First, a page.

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The Edge

Re-thinking energy transition supply chains

Can the rest of the world compete with China?

4 minute read

Gavin Thompson

Vice Chairman, Energy – Europe, Middle East & Africa

Gavin oversees our Europe, Middle East and Africa research.

View Gavin Thompson's full profile

Policymakers worldwide were already stunned by China’s dominance of energy transition supply chains, but war in Ukraine took this to the next level. As soaring commodity prices, supply chain disruption and cost inflation rattled the global economy, China doubled down on its low-cost manufacturing supremacy. In response, governments around the world have staked serious financial and political capital on efforts to re-shore clean tech and reduce their dependency on China.

How realistic is this? How much will it cost? And does China’s dominance really matter? Rory Mccarthy, Director, Power & Renewables Consulting, spoke to Gavin Thompson, Vice Chair, EMEA.

How has China dominated clean tech?

Through a ‘move early, move fast’ approach. Chinese government support has boosted domestic clean tech manufacturing by playing to its strengths: competitively priced manufacturing at a scale no other country can match.

Recognising both the threat and the opportunity of decarbonisation, China has pushed its mining companies to scour the globe for transition metals and in recent years has offered generous subsidies to its clean tech industries. As a result, China’s renewables, battery and electric vehicle (EV) manufacturing has gone into overdrive.

Today, around 80% of battery supply chains sit in China, while the country has a 97% share of solar wafer production. And even after installing 230 GW of wind and solar in 2023 - more than double the US and Europe combined – China's production surplus and lower costs mean its manufacturers continue to open new markets overseas.

Can the rest of the world compete with China?

There’s no shortage of ambition. The US Inflation Reduction Act (IRA) is incentivising the re-shoring of manufacturing capacity with generous tax credits and tariffs on Chinese imports. Europe’s 2023 Net Zero Industry Act introduced local content requirements and pushed back on single market imports. Brazil, India and Japan have also ushered in local content policies.

But even with incentives, clean tech manufacturers outside of China have struggled to compete. Chinese solar photovoltaic (PV) module production costs are almost 70% lower than in some other major markets, while Chinese-made batteries and EVs continue to undercut their rivals.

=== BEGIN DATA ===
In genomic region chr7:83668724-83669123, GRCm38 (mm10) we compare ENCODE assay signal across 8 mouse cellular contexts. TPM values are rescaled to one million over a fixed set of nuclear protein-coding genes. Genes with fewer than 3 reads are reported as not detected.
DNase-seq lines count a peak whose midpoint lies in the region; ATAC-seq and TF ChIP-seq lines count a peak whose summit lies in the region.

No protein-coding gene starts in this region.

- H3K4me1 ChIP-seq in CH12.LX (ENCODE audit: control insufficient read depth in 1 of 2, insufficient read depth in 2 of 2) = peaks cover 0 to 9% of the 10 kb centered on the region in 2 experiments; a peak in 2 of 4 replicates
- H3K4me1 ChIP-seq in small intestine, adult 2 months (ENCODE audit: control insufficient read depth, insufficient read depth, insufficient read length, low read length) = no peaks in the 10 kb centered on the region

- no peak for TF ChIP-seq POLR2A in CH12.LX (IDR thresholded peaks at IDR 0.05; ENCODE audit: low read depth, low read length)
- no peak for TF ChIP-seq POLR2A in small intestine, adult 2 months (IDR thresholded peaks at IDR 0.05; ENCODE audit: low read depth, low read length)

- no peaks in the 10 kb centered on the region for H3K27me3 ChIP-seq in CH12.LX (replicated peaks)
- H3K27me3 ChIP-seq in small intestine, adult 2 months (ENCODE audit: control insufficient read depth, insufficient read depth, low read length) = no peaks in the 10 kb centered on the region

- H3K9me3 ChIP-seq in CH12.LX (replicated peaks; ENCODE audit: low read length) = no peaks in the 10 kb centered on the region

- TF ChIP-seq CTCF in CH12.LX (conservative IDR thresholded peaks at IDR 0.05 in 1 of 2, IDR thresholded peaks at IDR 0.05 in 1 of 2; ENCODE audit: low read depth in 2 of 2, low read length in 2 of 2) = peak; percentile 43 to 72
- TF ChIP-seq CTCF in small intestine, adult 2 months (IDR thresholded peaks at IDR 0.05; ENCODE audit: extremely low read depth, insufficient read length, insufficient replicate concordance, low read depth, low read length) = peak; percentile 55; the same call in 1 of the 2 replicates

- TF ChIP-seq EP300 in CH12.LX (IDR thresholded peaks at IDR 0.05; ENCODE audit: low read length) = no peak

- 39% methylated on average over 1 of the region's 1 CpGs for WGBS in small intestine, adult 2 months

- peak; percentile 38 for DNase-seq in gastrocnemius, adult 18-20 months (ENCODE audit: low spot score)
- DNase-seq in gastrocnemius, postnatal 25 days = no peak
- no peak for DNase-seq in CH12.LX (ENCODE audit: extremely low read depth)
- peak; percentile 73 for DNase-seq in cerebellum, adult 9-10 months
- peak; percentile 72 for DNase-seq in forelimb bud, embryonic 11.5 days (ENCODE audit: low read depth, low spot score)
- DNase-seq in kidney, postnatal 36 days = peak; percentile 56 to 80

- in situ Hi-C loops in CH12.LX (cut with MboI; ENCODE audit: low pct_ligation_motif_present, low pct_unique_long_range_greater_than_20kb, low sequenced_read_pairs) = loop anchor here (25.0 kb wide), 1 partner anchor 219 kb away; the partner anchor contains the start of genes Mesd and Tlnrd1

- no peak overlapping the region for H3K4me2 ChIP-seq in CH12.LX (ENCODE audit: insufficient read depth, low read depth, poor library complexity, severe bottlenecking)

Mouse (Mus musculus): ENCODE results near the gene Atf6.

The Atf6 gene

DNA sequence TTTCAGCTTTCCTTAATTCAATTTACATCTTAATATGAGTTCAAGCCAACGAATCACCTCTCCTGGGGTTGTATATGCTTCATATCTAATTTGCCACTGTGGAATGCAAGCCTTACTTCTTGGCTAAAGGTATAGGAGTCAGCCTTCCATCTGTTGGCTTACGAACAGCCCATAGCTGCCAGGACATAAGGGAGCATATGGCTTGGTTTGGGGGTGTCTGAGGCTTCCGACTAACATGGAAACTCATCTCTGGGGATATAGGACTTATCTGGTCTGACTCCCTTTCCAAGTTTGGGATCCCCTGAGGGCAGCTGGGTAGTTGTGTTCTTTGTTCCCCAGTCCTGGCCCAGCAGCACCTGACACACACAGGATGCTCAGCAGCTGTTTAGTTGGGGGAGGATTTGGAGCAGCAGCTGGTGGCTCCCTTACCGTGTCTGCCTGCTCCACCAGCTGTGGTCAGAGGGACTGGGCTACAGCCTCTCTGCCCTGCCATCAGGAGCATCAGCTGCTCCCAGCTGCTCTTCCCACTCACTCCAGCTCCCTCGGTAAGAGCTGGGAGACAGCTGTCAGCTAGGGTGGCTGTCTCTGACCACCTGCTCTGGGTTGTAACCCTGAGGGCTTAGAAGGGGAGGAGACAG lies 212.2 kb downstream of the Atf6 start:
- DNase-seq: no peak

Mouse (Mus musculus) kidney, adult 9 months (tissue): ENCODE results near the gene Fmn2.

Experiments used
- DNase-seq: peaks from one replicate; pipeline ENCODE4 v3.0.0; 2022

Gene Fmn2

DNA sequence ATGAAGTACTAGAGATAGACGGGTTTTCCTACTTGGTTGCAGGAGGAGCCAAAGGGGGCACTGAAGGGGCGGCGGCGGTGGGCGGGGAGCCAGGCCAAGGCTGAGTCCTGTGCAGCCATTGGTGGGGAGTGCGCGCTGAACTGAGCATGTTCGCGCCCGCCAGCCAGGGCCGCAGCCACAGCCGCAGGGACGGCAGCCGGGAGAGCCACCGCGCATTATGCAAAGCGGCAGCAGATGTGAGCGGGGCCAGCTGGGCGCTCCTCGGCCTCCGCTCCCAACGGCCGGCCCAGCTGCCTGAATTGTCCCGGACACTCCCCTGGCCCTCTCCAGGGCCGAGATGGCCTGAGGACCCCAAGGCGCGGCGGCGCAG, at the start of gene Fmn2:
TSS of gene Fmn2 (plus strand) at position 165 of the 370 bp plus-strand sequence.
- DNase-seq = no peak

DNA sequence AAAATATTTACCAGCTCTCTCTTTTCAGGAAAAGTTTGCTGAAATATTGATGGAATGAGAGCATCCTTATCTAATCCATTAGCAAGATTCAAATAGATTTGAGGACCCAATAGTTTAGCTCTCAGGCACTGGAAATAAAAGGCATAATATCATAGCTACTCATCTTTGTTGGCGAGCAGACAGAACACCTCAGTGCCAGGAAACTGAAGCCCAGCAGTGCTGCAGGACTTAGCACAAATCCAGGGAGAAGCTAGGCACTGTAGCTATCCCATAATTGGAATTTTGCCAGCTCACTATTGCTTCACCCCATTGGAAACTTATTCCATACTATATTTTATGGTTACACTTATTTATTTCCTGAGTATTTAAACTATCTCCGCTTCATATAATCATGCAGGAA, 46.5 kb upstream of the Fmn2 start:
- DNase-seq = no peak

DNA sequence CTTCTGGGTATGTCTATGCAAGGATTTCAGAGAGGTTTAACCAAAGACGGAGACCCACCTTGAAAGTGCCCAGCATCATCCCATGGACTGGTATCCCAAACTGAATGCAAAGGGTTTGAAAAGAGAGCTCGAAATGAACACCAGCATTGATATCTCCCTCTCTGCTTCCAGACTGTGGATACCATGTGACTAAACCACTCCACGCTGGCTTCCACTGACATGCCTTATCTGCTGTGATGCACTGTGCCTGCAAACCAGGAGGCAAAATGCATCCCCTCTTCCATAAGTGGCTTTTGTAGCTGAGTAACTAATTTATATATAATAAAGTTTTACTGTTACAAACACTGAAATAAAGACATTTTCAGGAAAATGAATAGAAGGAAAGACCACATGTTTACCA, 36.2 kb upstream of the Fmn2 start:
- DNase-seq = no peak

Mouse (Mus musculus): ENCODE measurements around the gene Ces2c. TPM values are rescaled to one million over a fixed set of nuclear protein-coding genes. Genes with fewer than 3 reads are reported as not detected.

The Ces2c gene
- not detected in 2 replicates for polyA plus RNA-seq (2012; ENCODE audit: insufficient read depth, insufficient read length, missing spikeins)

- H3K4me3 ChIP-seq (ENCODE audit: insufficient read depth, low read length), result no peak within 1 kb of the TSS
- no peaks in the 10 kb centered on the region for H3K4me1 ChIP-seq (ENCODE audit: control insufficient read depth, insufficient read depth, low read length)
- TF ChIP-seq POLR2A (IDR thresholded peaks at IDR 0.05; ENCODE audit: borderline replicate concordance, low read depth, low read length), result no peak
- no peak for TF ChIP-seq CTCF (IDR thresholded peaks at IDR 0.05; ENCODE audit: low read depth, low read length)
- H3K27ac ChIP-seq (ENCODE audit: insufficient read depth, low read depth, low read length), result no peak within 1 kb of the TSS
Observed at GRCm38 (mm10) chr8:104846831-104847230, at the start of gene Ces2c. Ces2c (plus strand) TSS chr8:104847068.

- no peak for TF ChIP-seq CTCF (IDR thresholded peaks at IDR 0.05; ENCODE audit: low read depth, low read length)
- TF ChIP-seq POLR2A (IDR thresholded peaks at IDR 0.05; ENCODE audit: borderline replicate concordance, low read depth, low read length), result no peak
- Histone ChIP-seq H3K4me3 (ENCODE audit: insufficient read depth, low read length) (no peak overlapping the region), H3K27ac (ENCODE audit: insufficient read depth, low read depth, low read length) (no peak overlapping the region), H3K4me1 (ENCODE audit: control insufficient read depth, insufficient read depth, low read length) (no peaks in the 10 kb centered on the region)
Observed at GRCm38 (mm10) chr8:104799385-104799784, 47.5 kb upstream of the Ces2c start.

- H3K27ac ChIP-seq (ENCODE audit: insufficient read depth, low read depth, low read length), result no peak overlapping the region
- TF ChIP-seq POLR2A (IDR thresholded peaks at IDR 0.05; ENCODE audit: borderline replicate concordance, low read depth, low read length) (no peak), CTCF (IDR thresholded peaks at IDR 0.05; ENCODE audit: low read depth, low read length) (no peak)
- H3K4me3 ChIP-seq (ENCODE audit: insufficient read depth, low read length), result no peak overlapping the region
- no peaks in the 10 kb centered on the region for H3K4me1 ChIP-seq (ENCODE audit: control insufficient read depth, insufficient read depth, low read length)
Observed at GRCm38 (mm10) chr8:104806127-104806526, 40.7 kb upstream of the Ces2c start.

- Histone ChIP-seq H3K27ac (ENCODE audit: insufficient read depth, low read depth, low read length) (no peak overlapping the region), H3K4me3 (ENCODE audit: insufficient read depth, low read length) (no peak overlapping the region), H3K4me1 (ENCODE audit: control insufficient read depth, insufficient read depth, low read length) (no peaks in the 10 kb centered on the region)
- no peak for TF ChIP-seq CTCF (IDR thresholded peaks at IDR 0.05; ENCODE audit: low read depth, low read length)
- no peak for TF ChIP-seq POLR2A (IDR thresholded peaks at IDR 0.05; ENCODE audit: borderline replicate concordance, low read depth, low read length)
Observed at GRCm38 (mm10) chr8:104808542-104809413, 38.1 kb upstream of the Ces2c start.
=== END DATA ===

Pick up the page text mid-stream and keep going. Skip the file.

But China is not just winning on costs. The country has thrown off a reputation for mass-produced low-quality output and is producing best-in-class turbines, PV modules and battery cells.

What would be the cost of re-shoring supply chains?

Wood Mackenzie’s Net Zero Scenario requires US$29 trillion of capital expenditure across power and renewables by 2050. Given the higher cost of manufacturing outside of China, we estimate a 20% increase in overall capital expenditure on this key equipment - US$6 trillion more for a ‘not made in China’ transition for power alone.

Is the world prepared to pay more?

The necessary investment to reduce reliance on China must all be paid for. And while energy security and job creation play well to the electorate, higher costs do not.

Elections in 2024 will be crucial, with some politicians dangling slower transition pathways to voters. In the US, a future Republican administration would likely pick apart key tenets of the IRA, with renewables and EVs perennial Trump bugbears. Opposition to the European Commission's recommended 2024 climate targets is a rallying cry for populist parties ahead of June’s European Parliament elections. In the UK, the opposition Labour Party, widely tipped to form the next government, recently slashed its plans to spend an additional £28 billion per year to achieve net zero.

This doesn’t mean net zero targets will be dropped, but neither does it mean countries will throw open their doors to low-cost Chinese hardware. Worldwide, governments have reason to be cautious. Beijing has shown its willingness to flex its supply chain muscles and, on several occasions, has limited or banned the export of rare earth metals and processing technologies essential to clean tech manufacturing. Last year, Beijing considered banning the export of technology used to produce advanced solar wafers.

Where do we go from here?

Despite the rhetoric, an energy transition without Chinese supply chains is unthinkable. The country’s clean-tech manufacturers have driven the aggressive cost reductions that are benefitting the rest of the world, bringing down solar and battery costs by almost 90% and wind by over 40%. And catching up to China’s production scale risks further delaying a transition already running behind schedule.

Efforts to cut dependence on China are likely to settle on a compromise. With the right levels of investment, incentives and innovation, costs can be reduced further, and a growing proportion of supply chains re-shored profitably. The ongoing expansion of solar PV module manufacturing in the US and Europe is testament to this.

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Annual additions of wind and solar capacity in key global markets (GW)

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